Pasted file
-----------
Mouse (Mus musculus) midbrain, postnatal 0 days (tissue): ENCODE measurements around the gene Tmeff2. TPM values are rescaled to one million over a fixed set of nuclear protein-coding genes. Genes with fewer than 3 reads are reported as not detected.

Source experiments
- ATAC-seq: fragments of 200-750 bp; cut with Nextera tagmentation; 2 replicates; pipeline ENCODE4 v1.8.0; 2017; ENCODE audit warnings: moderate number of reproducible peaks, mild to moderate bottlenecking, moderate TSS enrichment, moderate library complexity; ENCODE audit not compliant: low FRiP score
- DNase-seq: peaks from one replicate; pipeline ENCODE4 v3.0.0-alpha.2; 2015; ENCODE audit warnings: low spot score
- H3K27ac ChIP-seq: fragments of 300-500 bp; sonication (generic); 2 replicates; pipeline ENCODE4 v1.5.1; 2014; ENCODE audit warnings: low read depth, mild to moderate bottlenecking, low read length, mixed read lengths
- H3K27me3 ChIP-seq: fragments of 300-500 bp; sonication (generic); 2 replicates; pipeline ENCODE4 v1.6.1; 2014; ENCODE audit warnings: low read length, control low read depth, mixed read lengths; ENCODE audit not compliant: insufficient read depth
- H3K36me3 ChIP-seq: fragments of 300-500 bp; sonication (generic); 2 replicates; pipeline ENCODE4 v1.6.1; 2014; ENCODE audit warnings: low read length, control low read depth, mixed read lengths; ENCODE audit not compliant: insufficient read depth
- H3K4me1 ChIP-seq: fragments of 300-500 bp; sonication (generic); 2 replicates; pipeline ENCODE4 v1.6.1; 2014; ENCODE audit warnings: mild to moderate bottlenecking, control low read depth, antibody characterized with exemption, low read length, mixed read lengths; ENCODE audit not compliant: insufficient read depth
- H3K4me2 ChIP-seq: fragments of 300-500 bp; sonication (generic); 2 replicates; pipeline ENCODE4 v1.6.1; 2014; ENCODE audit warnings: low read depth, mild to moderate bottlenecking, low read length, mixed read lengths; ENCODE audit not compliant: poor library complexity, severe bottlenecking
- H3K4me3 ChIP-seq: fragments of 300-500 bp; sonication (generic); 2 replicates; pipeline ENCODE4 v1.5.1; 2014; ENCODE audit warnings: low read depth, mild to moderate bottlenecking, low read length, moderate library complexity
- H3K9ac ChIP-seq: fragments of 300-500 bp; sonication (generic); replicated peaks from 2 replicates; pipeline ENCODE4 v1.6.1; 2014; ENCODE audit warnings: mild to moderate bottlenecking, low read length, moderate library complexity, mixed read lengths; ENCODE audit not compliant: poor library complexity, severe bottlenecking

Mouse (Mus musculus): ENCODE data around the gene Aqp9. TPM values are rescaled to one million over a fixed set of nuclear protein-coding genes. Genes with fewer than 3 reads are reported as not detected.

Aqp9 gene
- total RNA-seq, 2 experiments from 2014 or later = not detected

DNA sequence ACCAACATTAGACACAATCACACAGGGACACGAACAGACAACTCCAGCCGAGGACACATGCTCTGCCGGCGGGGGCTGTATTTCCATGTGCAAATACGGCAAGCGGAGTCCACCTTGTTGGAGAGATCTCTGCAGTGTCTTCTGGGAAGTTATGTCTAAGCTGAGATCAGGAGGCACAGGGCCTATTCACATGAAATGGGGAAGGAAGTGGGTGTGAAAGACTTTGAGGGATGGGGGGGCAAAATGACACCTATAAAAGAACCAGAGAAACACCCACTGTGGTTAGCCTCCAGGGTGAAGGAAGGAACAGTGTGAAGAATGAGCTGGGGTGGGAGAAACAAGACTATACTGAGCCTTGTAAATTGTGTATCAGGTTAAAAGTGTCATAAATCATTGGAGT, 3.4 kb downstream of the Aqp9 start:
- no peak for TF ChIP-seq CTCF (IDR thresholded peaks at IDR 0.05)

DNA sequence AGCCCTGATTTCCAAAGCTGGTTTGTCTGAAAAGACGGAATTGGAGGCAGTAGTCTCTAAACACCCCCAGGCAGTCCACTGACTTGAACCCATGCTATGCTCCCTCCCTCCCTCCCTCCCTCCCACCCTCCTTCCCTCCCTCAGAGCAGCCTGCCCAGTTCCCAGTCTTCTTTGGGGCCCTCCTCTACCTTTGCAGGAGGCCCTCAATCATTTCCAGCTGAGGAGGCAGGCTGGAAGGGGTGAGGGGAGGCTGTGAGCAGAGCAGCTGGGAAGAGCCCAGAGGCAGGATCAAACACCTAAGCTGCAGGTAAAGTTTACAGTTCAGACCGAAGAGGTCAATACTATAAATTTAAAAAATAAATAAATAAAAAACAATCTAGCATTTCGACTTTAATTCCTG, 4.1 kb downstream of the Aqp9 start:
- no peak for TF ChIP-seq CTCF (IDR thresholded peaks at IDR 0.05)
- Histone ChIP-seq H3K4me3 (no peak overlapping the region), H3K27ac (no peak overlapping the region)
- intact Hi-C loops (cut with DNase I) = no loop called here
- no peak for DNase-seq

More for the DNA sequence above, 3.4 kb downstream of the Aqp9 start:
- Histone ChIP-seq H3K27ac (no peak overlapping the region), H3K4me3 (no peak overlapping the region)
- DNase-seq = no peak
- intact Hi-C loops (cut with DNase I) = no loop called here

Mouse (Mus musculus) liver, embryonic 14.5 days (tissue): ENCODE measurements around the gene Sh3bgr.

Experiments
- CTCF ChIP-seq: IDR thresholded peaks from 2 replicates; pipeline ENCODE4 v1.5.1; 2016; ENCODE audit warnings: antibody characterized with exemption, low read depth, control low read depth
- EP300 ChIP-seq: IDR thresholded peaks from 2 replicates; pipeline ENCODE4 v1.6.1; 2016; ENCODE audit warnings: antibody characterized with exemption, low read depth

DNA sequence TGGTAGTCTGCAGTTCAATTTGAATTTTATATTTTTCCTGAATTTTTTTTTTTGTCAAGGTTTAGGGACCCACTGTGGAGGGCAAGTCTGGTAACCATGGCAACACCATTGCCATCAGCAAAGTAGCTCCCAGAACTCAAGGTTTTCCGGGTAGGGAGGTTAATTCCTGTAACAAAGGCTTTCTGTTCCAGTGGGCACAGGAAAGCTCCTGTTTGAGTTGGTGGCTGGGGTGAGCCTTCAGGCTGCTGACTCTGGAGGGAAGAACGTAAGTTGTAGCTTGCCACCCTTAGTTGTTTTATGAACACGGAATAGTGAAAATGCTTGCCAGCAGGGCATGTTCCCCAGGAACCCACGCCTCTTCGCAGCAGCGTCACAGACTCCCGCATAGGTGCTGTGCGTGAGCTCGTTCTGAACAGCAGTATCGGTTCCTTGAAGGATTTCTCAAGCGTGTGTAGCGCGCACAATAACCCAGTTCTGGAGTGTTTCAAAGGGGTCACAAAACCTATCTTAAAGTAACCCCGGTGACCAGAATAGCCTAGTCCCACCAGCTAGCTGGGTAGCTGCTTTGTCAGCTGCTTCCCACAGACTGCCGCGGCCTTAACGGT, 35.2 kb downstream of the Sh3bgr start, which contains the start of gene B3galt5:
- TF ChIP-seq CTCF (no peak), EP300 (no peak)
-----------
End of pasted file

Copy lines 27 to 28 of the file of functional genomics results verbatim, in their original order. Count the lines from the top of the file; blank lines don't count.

Experiments
- CTCF ChIP-seq: IDR thresholded peaks from 2 replicates; pipeline ENCODE4 v1.5.1; 2016; ENCODE audit warnings: antibody characterized with exemption, low read depth, control low read depth